Flex Courageous has an LNG carrying capacity of 173,400 m3. It is 295 m long and 46 m wide with a current draught of 9.6 m. 

It is equipped with a high-pressure 2-stroke MEGI Engine and a reliquefaction system, which brings the boil-off rate to an industry low of 0.075%.

10 . Velikiy Novgorod & Pskov

Gazprom, a multinational Energy Enterprise, owns an LNG fleet comprising 5 LNG tankers, of which 2, namely Velikiy Novgorod and Pskov, are the third-largest LNG carriers in the world.

The total LNG carrying capacity of both gas carriers is around 170,200m3. Both ships were designed to ensure high productivity while adhering to environmental norms and regard for maritime safety. They were designed by engineers from the Russian Maritime Register, United Shipbuilding Company and Gazprom.

Velikiy Novgorod was built in 2014 and is owned by Sovcomflot, the biggest shipping company in Russia, operated by Gazprom, adding to the strengthening of the Russian LNG fleet. It is presently sailing under the flagship of Liberia, and its homeport is Monrovia.

Velikiy Novgorod
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The ship’s total length is 300 m, and its width is around 45.8 m, with a maximum draught of 11.6 m. It is the first of its kind, a special LNG carrier called Atlanticmax, with a thicker hull and other arrangements to cut through thick ice found in the region.
It is equipped with a dual-fuel propulsion system that enables it to operate in the iceberg region of the north. Her gross tonnage is reported to be 113876 tonnes, while her deadweight is 93486 tonnes.

The Pskov was also constructed in 2014 and is under the flagship of Liberia. Earlier known as P OSF and BCOV, she measures 299.9 m lengthwise and 45.8 m breadthwise. Her draught is reported to be 9.2 m, while its maximum sailing speed is about 10.2 knots.

11. Diamond Gas Orchid

Constructed in 2018 by Mitsubishi Shipbuilding Co. Ltd., this LNG Ship is sailing under the flag of Singapore. It has a 165,000 m3 of LNG carrying capacity and has a current draught of 11.2 m.

It is a Sayaringo STaGE next-generation LNG carrier with a continuous steel cover, which decreases the weight of the ship and air resistance while increasing its carrying capacity.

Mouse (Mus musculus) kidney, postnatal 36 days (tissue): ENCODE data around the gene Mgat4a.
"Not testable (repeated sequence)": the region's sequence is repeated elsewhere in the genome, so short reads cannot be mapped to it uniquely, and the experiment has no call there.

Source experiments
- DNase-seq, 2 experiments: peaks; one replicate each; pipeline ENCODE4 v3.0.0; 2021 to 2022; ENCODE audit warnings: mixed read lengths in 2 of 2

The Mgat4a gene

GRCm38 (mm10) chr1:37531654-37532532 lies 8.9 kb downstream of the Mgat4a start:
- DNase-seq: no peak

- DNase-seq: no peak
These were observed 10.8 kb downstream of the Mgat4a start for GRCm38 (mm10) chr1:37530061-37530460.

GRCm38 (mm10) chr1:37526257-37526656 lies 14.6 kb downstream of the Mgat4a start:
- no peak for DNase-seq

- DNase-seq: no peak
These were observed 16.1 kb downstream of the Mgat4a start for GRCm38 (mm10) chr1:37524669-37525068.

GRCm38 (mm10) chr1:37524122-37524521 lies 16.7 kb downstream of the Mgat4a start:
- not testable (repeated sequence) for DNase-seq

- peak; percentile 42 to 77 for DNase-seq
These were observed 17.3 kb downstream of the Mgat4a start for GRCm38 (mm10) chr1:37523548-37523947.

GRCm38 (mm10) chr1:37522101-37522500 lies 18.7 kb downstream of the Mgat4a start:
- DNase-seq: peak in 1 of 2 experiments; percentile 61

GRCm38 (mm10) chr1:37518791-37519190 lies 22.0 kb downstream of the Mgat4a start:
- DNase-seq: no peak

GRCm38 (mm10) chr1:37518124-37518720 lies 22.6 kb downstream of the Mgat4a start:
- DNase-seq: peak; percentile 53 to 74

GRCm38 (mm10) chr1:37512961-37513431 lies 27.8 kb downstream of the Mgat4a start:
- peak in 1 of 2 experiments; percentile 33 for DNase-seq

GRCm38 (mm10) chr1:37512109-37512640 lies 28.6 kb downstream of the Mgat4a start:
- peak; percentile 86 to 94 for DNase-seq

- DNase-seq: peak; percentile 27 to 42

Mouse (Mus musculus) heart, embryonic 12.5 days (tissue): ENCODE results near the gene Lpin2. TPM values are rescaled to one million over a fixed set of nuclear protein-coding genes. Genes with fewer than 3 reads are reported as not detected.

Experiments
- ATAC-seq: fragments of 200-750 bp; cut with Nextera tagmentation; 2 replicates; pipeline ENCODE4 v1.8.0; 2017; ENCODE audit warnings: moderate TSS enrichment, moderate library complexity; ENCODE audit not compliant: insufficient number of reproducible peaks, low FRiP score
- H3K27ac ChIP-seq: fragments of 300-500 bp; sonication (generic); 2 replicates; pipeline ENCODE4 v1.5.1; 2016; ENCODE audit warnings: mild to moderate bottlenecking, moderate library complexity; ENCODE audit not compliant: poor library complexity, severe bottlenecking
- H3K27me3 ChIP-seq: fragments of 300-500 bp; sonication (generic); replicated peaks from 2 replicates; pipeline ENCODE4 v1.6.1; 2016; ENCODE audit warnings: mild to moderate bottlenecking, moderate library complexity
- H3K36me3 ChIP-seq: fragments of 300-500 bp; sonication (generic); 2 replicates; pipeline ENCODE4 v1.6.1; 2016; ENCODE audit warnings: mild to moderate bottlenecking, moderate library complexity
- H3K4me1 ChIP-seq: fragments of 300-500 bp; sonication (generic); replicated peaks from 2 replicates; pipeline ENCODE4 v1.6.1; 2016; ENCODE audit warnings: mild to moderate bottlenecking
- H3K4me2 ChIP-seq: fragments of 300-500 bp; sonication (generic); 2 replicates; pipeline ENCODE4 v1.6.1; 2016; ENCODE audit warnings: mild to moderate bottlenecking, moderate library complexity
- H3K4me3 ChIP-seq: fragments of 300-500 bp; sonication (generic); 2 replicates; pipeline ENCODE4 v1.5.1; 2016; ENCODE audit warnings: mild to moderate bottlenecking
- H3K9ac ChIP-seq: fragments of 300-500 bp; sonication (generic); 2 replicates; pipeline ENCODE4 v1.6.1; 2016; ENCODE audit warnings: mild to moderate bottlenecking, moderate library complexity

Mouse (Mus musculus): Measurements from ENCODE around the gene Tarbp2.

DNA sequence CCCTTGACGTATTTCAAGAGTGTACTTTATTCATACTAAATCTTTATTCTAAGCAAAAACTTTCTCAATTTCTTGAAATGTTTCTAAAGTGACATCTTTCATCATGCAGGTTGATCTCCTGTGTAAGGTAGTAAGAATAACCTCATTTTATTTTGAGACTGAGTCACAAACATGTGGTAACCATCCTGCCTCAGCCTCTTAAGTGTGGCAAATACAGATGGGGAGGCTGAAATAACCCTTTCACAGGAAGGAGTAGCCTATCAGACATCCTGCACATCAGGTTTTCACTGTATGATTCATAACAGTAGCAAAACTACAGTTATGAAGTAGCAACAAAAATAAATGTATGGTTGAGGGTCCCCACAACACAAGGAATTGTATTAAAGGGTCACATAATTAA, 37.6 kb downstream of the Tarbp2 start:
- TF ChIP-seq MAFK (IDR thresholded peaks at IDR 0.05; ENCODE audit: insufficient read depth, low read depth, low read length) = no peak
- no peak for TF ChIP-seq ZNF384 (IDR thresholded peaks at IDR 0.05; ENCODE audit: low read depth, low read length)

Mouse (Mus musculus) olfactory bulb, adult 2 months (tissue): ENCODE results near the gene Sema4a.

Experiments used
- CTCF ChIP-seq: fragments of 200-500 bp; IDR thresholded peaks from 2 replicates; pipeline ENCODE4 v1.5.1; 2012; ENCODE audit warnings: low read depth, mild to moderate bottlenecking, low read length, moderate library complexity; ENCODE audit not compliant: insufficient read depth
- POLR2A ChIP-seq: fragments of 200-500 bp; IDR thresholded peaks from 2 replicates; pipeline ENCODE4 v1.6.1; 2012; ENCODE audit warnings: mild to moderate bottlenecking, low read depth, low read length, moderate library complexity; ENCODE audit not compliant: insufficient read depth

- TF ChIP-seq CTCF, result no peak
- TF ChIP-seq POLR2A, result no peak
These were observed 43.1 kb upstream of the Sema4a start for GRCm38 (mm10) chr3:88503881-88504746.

The ship also has a hybrid propulsion system, an efficient reheating steam-type marine turbine and a dual-fuel diesel engine that can function on gas and oil. Diamond Gas Orchid is 293.5 m long and 48.94 m wide. It has a gross tonnage of 144 828 tonnes.

12. Aseem

Aseem
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Aseem is a traditional LNG tanker operated by Qatar Gas. It was constructed in 2009 by Samsung Shipbuilding & Heavy Industries Corporation Limited in South Korea. The carrier is presently under the flagship of Malta. Formerly known as Ccyem and Asaem, it had sailed under the Irish flag earlier. Its homeport is Valetta, and it is owned by the Shipping Corporation of India.

Aseem measures 285.1 m lengthwise and 43.4 m breadthwise, while its maximum draught is around 8.9 m. The LNG carrying capacity of Assem is about 154, 948 m3. Her gross tonnage was estimated to be more than 97800 tonnes, while its deadweight is approximately 86655. The tanker can reach a maximum speed of 20.5 knots, while its average sailing speed is 16.6. It is equipped with a special low-fuel General Motors 12V228 dual-engine, which offers high proficiency while reducing the ship’s carbon footprint.

13. Ob River & Amur River

The LNG tanker OB River was constructed in 2007 by Hyundai Heavy Industries Co. LTD in South Korea. It was formerly known as Ob Rkvur and Clean Power and was classified by the Lloyd’s Shipping Register as a Class 1A carrier capable of trodding in tough ice conditions. The tanker is currently sailing under the flag of the Marshall Islands.

The tanker measures 288.22 m lengthwise and 44.27 m breadthwise with a draught of 9 m. Her home port is Majuro, and its LNG carrying capacity is 149,734.6 m3, while her maximum sailing speed is 18.5 knots, and her average speed is reported to be 7.7 knots. Owned by Dynagas, Greece, the ship’s gross tonnage is 100244 tonnes, and its deadweight is approximately 84682.